Interview by VHSMAG, Photo courtesy of Marcel Veldman, Special thanks: Element Japan
VHSMAG (V)： How did you get into skating in Massachusetts and what was the scene like back then?
Brandon Westgate (W)： Basically my friend had a board and then I was just using his board. For my birthday my parents got me a board and I just started skating there. I just lived in a small town so it was like … I don’t know … I guess when I started skating the scene was way bigger than it is now, everybody in school skated. We had a good crew and we had this little skate park and that kept everybody skating. That closed down and …
V： I thought the skate scene is getting bigger now.
W： Yeah, in Boston. I live outside the city, so where I live is smaller. But Boston definitely has a good scene for sure.
V： Who were your influences growing up?
W： I always skated with that guy Anthony Shetler a lot. He was a really big influence for me. Aaron Suski, Zered Bassett, Nick Dompierre. There’s a lot of the East Coast guys, you know?
V： And now you ride for Element.
W： Yeah it’s been almost two years, it would be two years in March.
V： How did you make that decision and what was the transition like?
W： Well I’ve known Donny Barley forever. And he was talking to me, and kind of hyping me up about the team and all of the trips that they go on. I just like everything that Element’s about, like camping, outdoors. They have Make It Count. They do a lot of things for skating and skateboarders. So it was super easy and they have a really good team, which made it, super sick. I was really, really hyped. I’ve been super stoked. Working on a video, so I think it’s going to be super good.
V： Anything change after you got on Element?
W： Not really. Mainly just started going on a lot more trips, so that was pretty sick. It got to a point where I wasn’t really traveling as much, so… I would say that would be the only thing really.
V： What were some of your memorable projects that you’ve done with Element do far?
W： We just went to Bilbao and Barcelona. The whole team was out there. People flew in and out, but out there for maybe a month and a half or so. And that was a sick trip just because it was all… we just street skated the whole time, so it was sick. And everybody was killing it. Super good spots. Really amazing trip. And they did the Make It Count and they flew out all the winners, and we got to skate with all those kids. They were killing it, super hyped. We just had a huge crew out there, it was sick.
V： That’s nice. We had a young skater from Japan too. Let’s talk about your signature collection with Element.
W： Yeah I just wanted to keep it good quality, kind of basic. I like basic clothes you know. The pants are .. the material is like a workwear, a little bit thicker. But it also has flex in there. And then the jacket is really nice. Overall I’m super hyped on it. Element in general makes really good clothes, so I was hyped on the whole project.
V： “No struggle, no progress.” What’s the story behind that? Did it have to do with your back injury as far as your struggles go?
W： I just like that quote in general, I just think it applies to a lot of things in life. But yeah, I guess it could apply to that but it wasn’t my initial thought. Just a solid saying, so I like to run with it, you know.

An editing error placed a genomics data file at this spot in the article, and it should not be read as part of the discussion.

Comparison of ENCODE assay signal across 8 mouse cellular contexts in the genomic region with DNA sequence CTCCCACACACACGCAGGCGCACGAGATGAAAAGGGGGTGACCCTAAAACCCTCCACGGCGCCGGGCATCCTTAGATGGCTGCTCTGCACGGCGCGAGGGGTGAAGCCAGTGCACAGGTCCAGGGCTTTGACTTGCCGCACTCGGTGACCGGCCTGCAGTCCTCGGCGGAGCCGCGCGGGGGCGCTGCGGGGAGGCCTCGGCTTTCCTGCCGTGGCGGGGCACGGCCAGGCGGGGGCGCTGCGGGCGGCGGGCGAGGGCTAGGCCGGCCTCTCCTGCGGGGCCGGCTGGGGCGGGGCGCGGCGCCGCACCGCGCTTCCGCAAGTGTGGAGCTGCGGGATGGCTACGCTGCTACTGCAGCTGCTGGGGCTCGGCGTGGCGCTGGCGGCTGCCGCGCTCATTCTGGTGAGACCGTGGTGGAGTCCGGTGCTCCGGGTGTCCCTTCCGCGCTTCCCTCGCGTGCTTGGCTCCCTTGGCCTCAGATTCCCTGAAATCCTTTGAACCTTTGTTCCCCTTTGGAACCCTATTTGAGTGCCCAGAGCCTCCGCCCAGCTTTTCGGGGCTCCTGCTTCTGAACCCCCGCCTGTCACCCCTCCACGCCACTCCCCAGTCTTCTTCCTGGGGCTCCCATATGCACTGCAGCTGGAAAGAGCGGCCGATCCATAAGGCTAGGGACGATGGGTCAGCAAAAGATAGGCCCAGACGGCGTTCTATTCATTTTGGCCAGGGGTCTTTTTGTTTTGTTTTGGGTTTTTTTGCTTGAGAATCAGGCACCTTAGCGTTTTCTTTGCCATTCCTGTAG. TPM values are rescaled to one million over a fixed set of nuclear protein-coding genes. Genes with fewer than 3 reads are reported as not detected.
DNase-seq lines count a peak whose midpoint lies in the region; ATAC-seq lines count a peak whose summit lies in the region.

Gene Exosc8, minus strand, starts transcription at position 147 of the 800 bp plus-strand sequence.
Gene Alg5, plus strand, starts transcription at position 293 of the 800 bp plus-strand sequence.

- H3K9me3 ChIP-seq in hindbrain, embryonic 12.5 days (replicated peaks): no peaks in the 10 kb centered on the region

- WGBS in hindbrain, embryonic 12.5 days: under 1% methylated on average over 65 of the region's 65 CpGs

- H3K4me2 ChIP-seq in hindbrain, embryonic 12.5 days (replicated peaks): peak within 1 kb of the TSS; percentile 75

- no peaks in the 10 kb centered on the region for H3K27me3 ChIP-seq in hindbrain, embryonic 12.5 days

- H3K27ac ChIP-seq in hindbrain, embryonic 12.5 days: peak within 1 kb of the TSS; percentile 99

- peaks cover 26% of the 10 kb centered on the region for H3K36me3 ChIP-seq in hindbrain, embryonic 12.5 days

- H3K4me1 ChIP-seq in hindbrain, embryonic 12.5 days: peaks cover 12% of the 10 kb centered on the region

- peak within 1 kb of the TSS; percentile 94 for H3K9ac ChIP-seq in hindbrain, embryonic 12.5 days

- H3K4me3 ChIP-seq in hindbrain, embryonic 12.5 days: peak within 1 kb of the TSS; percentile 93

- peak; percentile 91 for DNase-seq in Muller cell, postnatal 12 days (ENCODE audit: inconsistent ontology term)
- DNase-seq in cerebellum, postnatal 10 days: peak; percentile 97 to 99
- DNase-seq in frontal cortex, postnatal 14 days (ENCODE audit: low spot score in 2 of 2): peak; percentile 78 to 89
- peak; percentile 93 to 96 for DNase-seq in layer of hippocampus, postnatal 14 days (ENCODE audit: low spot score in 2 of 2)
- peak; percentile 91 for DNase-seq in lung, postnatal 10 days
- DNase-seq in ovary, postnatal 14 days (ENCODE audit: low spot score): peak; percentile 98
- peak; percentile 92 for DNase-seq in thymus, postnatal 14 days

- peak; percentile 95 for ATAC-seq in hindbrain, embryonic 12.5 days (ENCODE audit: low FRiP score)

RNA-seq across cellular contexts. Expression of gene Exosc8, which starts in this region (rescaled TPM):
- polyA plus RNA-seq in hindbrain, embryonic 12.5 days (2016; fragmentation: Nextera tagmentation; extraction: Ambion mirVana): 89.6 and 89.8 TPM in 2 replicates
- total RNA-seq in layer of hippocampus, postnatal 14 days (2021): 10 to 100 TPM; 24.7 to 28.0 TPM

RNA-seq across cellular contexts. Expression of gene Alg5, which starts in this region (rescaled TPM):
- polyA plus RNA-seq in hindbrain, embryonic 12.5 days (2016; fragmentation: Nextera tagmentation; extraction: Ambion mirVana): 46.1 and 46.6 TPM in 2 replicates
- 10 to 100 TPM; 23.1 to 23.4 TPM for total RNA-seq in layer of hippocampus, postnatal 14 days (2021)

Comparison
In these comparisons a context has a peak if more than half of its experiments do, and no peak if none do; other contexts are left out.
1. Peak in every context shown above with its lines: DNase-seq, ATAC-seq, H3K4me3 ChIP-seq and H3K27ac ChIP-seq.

V： I want to ask you about your hometown, Carver. You never move to California. What keeps you there?
W： I would say the main thing is probably my family. I like being surrounded by my family. I’ve always just liked the east coast better than the west coast with the weather, I like the seasons. You go to California and it’s just over… There’s so many skaters there and stuff. I kind of just like to do my own thing. I like to be kind of out there. And I live outside the city; it’s woodsy, kind of quiet. I like to be in the quiet.
V： You said the skate scene over there is not as good as it used to be?
W： I would say, because I live in just a small town. So when I grew up in a small town there was… Everybody from school was skating and then now that’s not really the case. We have a real good scene in Boston. We actually just opened this good park underneath the bridge, huge concrete park. So it’s definitely adding to it.
V： So you drive to Boston when you go skate?
W： Yeah I just drive out to the city and then just skate, it’s 40 minutes or so.
V： You also work at your family’s cranberries family. From the promo video for your signature collection, one of your friends said you have two jobs, professional skateboarder and cranberry farmer. How do you balance those?
W： Well my farm is a smaller farm, in terms of the cranberry industry and whatnot. But my dad helps me a lot, so if I’m on a trip he will takeover. It’s just a hobby that I really enjoy doing, so I go home, handle some stuff. It’s not a big enough farm to really take over my life, so to speak. So it’s just trying to get to things when I get to them type shit. And then pretty much we just grow from end of March, April to middle of October. And then it’s wintertime so there’s not really much to do.
V： You’re actually working a project right now, which is the reason for coming to Japan. Can you talk about the project?
W： Yeah we’re just doing an Element / Fluff collaboration. So we’re just out here skating, shooting photos, super sick sweatshirt, jacket. Jacket’s got a couple of patches that you can mix up. Just out here with Phil Zwijsen and Nassim Guammaz, and skating some good spots. Phil’s filming and the edit should come out middle of February.